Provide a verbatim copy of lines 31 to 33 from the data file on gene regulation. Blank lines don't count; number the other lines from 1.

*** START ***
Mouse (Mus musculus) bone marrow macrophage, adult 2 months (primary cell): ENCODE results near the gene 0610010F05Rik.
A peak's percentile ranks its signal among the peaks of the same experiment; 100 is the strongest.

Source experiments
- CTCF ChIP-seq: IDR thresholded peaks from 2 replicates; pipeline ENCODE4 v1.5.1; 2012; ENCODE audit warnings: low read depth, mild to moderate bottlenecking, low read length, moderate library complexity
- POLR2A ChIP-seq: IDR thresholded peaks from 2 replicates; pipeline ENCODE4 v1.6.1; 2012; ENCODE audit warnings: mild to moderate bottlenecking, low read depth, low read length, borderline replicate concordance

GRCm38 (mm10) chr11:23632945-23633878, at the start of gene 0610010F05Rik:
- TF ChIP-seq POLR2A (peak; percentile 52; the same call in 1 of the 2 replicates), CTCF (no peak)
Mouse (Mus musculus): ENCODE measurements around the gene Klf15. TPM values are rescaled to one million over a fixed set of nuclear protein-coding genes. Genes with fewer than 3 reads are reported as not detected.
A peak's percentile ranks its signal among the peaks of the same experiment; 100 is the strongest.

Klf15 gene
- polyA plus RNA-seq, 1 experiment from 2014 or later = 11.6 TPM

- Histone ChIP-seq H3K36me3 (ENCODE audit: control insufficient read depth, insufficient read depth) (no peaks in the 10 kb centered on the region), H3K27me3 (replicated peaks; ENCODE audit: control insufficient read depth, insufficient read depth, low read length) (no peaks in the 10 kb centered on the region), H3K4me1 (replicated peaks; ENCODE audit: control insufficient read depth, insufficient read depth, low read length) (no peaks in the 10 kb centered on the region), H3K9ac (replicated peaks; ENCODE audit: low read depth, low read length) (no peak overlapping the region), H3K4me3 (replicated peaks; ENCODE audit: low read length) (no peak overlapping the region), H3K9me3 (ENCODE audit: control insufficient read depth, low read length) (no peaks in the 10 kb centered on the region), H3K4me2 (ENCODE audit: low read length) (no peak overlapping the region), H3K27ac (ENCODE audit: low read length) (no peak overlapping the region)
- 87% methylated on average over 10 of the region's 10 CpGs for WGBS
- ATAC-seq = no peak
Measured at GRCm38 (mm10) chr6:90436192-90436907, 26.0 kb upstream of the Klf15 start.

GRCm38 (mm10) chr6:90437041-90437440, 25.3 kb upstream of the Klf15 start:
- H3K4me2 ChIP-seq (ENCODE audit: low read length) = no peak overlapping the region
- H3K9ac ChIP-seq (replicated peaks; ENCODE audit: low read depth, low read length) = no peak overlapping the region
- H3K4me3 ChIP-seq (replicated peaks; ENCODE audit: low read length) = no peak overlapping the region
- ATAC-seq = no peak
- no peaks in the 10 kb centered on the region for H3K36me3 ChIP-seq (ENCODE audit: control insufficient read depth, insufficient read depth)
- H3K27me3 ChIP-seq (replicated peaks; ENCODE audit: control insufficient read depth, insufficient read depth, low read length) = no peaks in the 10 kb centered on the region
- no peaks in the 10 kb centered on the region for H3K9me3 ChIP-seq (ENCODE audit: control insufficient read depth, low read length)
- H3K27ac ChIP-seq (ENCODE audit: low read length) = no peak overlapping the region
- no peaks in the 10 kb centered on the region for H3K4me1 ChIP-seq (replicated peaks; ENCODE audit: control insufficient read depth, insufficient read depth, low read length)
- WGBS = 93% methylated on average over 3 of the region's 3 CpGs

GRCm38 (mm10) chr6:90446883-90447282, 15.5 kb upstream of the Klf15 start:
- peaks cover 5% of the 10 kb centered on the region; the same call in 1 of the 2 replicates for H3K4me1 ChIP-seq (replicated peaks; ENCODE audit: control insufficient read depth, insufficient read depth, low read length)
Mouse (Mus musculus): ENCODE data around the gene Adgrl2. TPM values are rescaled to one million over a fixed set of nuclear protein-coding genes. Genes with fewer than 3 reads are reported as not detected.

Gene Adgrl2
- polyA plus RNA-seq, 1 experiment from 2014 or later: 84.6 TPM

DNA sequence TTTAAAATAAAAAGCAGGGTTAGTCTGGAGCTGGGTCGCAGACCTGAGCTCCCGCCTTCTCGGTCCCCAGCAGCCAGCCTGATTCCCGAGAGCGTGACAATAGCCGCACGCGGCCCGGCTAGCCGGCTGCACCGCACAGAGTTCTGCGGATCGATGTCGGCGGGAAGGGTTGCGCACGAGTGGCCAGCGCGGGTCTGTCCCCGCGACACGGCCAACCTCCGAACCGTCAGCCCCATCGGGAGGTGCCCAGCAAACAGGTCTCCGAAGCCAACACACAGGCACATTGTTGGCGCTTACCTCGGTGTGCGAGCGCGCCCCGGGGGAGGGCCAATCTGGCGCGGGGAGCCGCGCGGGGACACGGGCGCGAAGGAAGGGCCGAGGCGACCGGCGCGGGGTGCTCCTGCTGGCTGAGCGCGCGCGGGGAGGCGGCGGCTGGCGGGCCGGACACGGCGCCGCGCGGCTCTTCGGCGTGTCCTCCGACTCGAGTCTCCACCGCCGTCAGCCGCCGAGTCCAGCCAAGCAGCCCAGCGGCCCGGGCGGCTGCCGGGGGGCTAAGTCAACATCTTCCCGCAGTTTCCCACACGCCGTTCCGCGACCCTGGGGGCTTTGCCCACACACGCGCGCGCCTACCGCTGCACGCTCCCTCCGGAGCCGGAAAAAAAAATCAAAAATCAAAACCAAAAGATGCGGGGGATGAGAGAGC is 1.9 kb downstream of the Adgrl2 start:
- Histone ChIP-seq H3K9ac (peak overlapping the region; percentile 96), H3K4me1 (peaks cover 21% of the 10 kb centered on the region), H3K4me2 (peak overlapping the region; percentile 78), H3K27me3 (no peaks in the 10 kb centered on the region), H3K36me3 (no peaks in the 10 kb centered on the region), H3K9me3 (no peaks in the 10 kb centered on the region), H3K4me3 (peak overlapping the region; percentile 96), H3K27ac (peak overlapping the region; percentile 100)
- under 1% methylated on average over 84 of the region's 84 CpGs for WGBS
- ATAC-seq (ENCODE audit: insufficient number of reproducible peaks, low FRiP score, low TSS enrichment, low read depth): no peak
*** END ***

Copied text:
- polyA plus RNA-seq, 1 experiment from 2014 or later: 84.6 TPM

DNA sequence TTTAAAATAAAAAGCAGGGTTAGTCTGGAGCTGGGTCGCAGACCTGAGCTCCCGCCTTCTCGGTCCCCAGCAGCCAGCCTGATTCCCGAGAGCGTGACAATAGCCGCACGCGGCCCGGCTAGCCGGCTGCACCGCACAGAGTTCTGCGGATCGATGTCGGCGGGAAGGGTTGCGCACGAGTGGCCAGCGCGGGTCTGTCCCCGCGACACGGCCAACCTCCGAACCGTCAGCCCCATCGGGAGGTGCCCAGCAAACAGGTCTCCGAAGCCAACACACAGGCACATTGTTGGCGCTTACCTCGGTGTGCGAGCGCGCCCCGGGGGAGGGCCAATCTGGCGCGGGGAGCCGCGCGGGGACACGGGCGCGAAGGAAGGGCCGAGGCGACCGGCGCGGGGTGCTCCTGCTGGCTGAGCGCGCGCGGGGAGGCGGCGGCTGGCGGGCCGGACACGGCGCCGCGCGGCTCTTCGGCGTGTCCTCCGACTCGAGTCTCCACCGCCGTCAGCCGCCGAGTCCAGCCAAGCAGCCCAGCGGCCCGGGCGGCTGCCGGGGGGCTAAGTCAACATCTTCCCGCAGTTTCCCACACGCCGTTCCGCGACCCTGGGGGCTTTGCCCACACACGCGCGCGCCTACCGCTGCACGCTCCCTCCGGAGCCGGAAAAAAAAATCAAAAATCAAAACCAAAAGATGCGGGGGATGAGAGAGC is 1.9 kb downstream of the Adgrl2 start:
- Histone ChIP-seq H3K9ac (peak overlapping the region; percentile 96), H3K4me1 (peaks cover 21% of the 10 kb centered on the region), H3K4me2 (peak overlapping the region; percentile 78), H3K27me3 (no peaks in the 10 kb centered on the region), H3K36me3 (no peaks in the 10 kb centered on the region), H3K9me3 (no peaks in the 10 kb centered on the region), H3K4me3 (peak overlapping the region; percentile 96), H3K27ac (peak overlapping the region; percentile 100)